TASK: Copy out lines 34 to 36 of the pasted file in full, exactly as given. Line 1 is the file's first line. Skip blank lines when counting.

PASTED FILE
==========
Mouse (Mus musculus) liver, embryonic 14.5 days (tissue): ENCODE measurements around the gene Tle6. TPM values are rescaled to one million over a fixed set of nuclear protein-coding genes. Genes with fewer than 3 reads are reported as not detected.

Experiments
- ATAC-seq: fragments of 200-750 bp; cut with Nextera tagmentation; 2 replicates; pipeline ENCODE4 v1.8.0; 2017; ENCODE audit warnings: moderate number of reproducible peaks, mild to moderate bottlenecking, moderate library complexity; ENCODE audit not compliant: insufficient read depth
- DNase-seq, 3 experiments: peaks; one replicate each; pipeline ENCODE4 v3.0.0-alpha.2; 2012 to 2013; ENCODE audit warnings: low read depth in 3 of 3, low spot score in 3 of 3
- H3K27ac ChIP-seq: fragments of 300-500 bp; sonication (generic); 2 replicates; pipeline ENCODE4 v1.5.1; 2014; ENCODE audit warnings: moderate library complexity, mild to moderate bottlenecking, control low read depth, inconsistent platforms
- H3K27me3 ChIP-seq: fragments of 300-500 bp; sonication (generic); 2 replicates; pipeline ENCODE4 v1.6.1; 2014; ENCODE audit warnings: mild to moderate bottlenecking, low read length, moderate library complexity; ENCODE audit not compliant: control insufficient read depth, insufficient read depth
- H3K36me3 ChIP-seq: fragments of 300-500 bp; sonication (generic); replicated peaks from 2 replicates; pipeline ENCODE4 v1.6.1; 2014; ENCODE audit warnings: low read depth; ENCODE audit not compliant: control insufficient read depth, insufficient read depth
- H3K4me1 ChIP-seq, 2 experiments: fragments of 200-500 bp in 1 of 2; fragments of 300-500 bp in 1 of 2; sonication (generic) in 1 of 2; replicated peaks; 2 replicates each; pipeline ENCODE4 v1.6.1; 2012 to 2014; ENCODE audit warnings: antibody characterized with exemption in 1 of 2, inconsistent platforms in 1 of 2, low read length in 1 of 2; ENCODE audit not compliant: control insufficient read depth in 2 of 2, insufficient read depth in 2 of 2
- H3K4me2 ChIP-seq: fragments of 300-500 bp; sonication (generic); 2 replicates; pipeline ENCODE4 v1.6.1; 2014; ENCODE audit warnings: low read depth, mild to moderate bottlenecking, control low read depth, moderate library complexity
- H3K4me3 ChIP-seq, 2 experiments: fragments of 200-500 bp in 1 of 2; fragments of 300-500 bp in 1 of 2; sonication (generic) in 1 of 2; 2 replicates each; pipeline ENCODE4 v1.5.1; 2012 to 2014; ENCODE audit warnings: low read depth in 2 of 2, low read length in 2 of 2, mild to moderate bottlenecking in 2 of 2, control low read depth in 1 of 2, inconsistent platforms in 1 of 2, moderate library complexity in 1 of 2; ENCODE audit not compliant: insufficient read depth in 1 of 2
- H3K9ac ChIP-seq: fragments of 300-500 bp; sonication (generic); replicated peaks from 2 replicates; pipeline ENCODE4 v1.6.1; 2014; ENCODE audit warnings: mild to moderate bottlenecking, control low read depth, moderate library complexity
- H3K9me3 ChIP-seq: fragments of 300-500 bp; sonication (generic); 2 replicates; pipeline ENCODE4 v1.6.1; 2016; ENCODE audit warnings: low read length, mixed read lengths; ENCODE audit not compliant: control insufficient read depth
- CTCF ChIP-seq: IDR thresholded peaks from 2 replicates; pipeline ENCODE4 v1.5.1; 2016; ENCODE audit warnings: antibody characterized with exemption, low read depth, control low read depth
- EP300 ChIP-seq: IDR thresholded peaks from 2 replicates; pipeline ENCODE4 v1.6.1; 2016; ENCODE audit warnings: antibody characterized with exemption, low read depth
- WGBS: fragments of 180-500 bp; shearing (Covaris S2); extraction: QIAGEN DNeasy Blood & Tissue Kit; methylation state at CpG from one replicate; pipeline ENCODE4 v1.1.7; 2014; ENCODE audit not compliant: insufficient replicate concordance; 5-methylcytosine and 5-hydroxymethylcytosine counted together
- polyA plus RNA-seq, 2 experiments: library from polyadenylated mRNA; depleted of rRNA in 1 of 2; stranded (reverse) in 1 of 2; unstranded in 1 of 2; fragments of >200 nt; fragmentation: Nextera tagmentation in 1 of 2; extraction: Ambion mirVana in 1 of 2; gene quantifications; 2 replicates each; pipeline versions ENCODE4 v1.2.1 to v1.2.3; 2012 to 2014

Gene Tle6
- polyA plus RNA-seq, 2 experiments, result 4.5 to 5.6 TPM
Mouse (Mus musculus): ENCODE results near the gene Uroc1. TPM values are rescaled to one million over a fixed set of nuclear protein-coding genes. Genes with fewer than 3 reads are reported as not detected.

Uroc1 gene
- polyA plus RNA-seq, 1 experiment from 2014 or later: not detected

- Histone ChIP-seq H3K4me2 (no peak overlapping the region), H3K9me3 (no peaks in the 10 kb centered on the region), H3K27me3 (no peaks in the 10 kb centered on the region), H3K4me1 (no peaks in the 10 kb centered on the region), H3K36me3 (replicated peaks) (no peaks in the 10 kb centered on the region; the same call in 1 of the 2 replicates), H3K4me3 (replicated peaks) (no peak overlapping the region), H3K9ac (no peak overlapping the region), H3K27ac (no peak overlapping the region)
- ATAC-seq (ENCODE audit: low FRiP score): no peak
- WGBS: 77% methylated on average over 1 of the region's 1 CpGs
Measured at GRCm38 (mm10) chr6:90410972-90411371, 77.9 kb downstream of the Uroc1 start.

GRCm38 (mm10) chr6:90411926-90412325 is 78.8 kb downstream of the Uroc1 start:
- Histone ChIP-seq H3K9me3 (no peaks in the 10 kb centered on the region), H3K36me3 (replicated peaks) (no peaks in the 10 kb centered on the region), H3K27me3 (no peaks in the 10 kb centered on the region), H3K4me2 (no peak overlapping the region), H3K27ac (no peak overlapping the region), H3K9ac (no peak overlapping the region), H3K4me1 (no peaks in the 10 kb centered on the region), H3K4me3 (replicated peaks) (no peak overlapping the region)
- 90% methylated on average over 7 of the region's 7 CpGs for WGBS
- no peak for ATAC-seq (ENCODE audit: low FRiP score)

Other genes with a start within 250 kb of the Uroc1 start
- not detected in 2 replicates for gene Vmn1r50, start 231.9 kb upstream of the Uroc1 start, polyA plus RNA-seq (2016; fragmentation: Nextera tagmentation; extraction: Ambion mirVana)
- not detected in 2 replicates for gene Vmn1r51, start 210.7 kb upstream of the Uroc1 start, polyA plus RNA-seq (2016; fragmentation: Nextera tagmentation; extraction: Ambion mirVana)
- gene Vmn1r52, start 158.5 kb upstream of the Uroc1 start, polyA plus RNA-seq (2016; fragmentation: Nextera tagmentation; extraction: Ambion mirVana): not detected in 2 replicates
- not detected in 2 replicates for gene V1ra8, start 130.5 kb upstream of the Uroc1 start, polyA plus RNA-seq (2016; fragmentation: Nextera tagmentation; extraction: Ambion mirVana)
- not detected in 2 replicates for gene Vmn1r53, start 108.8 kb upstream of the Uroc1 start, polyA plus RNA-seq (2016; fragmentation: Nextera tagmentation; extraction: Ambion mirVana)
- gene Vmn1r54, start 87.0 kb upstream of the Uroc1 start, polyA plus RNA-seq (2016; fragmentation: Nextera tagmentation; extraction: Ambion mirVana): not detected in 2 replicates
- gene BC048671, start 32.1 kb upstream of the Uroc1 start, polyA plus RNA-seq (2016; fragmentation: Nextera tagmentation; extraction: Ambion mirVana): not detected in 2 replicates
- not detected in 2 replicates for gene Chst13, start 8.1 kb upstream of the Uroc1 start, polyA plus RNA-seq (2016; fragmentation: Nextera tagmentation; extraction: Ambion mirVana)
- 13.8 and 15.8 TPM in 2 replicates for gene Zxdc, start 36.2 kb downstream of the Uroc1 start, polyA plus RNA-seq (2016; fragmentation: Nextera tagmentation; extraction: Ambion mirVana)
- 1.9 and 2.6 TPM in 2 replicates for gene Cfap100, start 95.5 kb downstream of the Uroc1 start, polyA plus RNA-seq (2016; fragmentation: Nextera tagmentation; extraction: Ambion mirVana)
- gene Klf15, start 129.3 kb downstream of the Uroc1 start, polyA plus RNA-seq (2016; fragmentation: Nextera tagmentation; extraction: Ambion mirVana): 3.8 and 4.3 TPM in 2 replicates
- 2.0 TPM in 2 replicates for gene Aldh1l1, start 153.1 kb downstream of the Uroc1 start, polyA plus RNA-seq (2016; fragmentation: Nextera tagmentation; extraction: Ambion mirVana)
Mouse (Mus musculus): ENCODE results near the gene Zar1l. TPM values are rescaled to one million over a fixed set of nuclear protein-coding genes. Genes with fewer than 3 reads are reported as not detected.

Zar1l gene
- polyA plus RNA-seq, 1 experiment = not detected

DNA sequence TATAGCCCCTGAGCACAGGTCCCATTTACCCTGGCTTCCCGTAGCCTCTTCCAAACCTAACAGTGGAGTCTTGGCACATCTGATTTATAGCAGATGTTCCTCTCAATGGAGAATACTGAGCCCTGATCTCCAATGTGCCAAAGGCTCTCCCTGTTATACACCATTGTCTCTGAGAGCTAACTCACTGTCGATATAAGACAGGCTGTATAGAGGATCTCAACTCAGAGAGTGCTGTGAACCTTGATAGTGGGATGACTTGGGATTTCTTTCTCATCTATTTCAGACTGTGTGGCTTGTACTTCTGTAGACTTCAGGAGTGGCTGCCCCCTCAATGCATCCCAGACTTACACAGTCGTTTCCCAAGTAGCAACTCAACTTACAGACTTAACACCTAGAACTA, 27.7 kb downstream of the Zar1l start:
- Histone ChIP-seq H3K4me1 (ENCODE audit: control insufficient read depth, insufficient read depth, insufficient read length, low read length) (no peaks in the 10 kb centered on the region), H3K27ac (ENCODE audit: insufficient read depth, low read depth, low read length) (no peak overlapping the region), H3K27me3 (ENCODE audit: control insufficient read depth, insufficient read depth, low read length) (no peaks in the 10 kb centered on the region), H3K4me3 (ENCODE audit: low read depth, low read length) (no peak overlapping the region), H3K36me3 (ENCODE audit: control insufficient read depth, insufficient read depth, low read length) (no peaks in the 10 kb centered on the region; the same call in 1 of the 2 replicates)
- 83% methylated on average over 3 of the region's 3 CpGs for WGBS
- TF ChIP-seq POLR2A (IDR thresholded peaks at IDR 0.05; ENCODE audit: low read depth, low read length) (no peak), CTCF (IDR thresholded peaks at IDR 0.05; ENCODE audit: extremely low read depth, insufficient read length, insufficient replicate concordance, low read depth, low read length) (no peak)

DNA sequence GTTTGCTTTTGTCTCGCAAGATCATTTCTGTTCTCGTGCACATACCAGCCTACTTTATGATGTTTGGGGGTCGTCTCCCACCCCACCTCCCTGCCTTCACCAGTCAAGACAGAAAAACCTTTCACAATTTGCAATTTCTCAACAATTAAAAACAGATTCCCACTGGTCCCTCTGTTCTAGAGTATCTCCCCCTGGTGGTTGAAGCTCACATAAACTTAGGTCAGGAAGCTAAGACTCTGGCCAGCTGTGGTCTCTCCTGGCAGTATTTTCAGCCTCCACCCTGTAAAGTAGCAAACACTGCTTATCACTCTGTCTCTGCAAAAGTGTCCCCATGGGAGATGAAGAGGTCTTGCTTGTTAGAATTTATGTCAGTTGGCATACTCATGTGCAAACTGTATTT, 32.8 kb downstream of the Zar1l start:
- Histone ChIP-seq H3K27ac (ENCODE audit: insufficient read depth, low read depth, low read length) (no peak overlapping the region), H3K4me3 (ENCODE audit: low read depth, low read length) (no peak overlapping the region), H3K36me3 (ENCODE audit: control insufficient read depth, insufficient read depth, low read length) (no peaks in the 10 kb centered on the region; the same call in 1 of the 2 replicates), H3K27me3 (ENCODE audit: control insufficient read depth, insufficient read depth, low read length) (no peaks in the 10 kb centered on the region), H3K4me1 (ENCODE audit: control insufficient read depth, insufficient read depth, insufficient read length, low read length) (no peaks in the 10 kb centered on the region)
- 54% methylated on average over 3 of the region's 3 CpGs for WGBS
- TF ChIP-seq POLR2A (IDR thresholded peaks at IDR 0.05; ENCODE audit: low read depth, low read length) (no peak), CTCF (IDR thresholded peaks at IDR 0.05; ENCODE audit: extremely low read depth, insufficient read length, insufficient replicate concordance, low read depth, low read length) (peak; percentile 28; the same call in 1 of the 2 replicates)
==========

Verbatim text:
- not detected in 2 replicates for gene V1ra8, start 130.5 kb upstream of the Uroc1 start, polyA plus RNA-seq (2016; fragmentation: Nextera tagmentation; extraction: Ambion mirVana)
- not detected in 2 replicates for gene Vmn1r53, start 108.8 kb upstream of the Uroc1 start, polyA plus RNA-seq (2016; fragmentation: Nextera tagmentation; extraction: Ambion mirVana)
- gene Vmn1r54, start 87.0 kb upstream of the Uroc1 start, polyA plus RNA-seq (2016; fragmentation: Nextera tagmentation; extraction: Ambion mirVana): not detected in 2 replicates